It is not with the lyre of someone in love that I go seducing people. The rattle of the leper is what sings in my hands. Jane Kenyon

Sunday, February 25, 2007

In The Doctor's Waiting Room

In The Doctor's Waiting Room
" as if she had discovered
the train was bound somewhere;
as if the conductor
had told everyone on board
they never had to bear the weight
of being strong again."
from" Medicine"
by Tony Hoagland
It is like being in a railway
station, suddenly amnesic, unsure I have
arrived or embarking on a new journey.
On the wall a clock
that keeps station time, brusque hands
flagging away the hours, the minutes,
the seconds.
The patients are like
passengers, shoulders drooping from the weight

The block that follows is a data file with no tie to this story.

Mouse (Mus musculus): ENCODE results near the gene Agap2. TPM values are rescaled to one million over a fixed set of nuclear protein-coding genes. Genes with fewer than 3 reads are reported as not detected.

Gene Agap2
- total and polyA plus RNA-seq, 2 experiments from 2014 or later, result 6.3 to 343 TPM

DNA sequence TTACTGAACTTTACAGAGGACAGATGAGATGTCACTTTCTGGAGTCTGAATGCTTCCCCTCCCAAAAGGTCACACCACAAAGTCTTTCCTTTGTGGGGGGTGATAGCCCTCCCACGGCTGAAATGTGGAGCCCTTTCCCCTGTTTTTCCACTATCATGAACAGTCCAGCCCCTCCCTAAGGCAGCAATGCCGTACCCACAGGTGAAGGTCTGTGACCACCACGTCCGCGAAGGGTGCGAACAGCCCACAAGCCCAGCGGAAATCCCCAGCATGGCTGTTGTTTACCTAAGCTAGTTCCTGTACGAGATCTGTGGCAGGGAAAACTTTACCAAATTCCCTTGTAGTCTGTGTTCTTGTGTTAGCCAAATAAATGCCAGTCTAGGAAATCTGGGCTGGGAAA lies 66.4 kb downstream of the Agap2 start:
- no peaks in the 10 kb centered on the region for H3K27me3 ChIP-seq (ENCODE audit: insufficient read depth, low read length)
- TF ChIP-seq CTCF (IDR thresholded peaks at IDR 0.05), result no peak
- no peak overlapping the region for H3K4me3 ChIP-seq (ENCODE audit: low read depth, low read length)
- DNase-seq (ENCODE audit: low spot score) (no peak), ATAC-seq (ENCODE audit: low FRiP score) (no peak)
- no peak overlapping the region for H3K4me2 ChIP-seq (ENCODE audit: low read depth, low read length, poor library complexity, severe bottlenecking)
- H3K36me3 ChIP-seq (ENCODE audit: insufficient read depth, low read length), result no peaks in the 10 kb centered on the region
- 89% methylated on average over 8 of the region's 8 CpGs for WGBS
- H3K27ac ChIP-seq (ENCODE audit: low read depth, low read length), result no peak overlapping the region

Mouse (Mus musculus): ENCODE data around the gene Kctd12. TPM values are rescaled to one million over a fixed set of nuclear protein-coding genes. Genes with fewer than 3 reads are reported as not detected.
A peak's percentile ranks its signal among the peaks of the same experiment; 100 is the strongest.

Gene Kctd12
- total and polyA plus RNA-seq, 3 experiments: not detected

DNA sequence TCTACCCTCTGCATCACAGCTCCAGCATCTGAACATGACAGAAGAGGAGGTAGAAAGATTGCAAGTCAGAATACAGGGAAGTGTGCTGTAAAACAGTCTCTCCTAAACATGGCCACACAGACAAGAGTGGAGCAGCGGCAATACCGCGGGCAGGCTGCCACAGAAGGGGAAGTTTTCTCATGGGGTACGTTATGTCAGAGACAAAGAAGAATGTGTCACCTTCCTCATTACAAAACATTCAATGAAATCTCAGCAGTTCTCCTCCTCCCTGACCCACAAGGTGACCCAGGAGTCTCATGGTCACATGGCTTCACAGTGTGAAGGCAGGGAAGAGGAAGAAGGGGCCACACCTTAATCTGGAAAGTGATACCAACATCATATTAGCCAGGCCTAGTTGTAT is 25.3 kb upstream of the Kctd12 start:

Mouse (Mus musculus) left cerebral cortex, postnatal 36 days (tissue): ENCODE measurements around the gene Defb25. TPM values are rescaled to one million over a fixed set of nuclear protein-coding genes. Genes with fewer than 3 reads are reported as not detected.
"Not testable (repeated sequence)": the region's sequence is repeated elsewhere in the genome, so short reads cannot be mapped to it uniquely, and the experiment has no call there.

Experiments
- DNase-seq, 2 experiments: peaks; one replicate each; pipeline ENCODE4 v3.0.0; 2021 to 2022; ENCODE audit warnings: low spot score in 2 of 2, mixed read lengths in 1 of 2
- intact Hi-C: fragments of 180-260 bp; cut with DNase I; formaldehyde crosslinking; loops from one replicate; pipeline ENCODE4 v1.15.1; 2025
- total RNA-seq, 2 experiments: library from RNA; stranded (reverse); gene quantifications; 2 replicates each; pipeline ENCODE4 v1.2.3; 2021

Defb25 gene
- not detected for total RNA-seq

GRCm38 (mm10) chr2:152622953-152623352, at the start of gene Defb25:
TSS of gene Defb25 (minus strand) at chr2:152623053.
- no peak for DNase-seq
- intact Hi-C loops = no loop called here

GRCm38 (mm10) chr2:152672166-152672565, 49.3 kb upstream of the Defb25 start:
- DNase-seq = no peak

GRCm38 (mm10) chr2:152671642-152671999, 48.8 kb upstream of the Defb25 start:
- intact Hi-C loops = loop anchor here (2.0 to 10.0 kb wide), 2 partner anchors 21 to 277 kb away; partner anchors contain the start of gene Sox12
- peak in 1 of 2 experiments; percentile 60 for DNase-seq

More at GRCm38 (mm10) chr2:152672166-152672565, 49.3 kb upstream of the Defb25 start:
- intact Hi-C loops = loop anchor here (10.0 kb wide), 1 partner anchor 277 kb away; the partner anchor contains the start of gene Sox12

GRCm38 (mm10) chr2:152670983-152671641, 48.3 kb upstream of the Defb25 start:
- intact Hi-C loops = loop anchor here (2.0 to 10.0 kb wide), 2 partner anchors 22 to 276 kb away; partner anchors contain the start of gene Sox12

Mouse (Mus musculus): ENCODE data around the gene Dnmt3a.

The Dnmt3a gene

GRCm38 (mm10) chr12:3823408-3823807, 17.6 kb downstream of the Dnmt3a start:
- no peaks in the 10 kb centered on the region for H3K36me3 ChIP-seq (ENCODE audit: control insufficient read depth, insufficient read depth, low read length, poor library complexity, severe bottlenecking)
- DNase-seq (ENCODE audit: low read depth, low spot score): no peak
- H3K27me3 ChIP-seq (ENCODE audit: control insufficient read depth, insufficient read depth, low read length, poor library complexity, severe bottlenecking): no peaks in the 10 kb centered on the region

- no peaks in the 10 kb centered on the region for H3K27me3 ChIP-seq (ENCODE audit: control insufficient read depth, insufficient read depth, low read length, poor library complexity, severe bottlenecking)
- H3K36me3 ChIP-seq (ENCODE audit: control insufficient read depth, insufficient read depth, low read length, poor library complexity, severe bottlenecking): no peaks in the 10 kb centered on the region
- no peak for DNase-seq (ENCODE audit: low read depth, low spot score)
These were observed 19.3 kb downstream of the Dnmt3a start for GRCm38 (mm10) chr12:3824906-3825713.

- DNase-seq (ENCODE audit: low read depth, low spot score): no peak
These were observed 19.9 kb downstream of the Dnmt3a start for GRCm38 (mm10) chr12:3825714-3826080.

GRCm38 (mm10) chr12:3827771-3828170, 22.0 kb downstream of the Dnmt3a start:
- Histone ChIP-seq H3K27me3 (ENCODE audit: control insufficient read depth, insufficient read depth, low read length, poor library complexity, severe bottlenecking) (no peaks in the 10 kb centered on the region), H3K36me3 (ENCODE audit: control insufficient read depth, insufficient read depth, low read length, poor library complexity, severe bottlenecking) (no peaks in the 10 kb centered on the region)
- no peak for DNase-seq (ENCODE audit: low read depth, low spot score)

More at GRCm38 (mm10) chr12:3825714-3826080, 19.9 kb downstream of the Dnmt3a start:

of excess luggage, an overnight bag
of lost dreams, a suitcase full
of travellers' vertigo, a trunk bulging
with memory aids and a map
showing roads of varicosities running
from volcanic ankles to Mt. Fuji knees.
Nearby the dispensary, where patients purchase
tickets, Anti-Histamines for a cold trip,
Anti-Hypertensives to high pressure destinations, Valium
to Nirvana, Cytotoxics to the Middle-East
of a malignant continent.
But what of my own
journey? Will it be like
the sleepers running until
the South tracks meet the North
station? Or will there be a
whiplash braking, a molten steel screeching
as wheels burn rails, a shearing
of the flesh of my dreams
from the bones of my sleep-walking
and two slippers, strewn on sleepers
announce my arrival at the station
where the
parallel lines